Frankly, I think this image of “devil” children in horror films scares the hell out of most people. With our image of children being so sweet and innocent we picture them as vulnerable and in need of our protection; when this is reversed and we are placed in danger because of these children it can be quiet shocking when they deviate from the social norms we are used to. John Calhoun gives a good proposal for why it is that they are so disturbing, using ideas like their vulnerability and innocence to showcase how abnormal it is when these roles are reversed.

Questions:
1.) What characteristics does Eli have that go against the social norms expected of children?
2.) What about Eli’s history makes her captivating to the audience?
3.) How do Eli and her actions reflect what Oskar is feeling inside during his encounters with his tormenters?




Works Cited
Calhoun, John. Childhood’s End: Let the Right One In and Other Deaths of Innocence

2 comments:

  1. I really like a lot of the ideas in your blog, and I agree, almost all horror (both literary and in film) is way creepier if it involves children. Children are one of the few things we look at as innocent, and the corruption of children is viewed as one of the worst things in any society (and rightfully so). I think that in a way, children can better represent “the unknown” than adults, as their behavior can definitely be unpredictable.

    I also think that some horror that involves children seems to reflect bad parenting, or the idea of bad parenting. Oskar’s parents were definitely not there for him, and Eli’s “guardian” was a pedophile. I find it interesting that the bullies’ parents aren’t even really mentioned that much in the novel either.

    For your questions, I think that Eli’s lack of history is part of what makes her captivating to the audience. While we are given some flashbacks, we don’t really know that much about her -- about as much as Oskar does, actually, and certainly not as much as we know about Louis from “Interview with the Vampire”. I think the fact that she is captivating to Oskar because she is what he needs, or rather she fills a void for what he is missing in his life.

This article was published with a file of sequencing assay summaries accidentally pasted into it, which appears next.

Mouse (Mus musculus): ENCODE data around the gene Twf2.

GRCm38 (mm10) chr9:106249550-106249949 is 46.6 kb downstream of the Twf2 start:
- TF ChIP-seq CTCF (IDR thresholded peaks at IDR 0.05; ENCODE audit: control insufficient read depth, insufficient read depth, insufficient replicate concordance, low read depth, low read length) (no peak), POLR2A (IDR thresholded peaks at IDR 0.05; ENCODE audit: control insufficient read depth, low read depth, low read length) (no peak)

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  2. Hi Duquaine
    Thanks so much for you're post and compliments on my blog (jenstick). After reading your comments I was definitely interested in reading yours since we seem to view Calhouns essay along the same lines.
    I really love a lot of points that you made in your essay. First off your comment about children acting abnormally causes fear because of the unknown is to me right on target. I feel like not only is that why it's scary but it is a very common fear too.
    Some of the children that came to my mind while reading your essay were Claudia from "Interview witha Vampire"(1994) and Esther from "The Orphan"(2009). There is one scene in particular from Interview that stuck with me. If you're familiar with the movie it's the part were Claudia is sitting on a bench and a woman approaches her because she is crying and seems like she needs help ( which is exactly what you talked about in your essay) and subsequently ends up being claudias dinner. The Orphan is a little bit different but it was a really good movie, very suspenseful and it scared the crap out of me. I would definitely recommend it if you haven't seen it.
    Overall I really enjoyed your essay and liked the pints you made.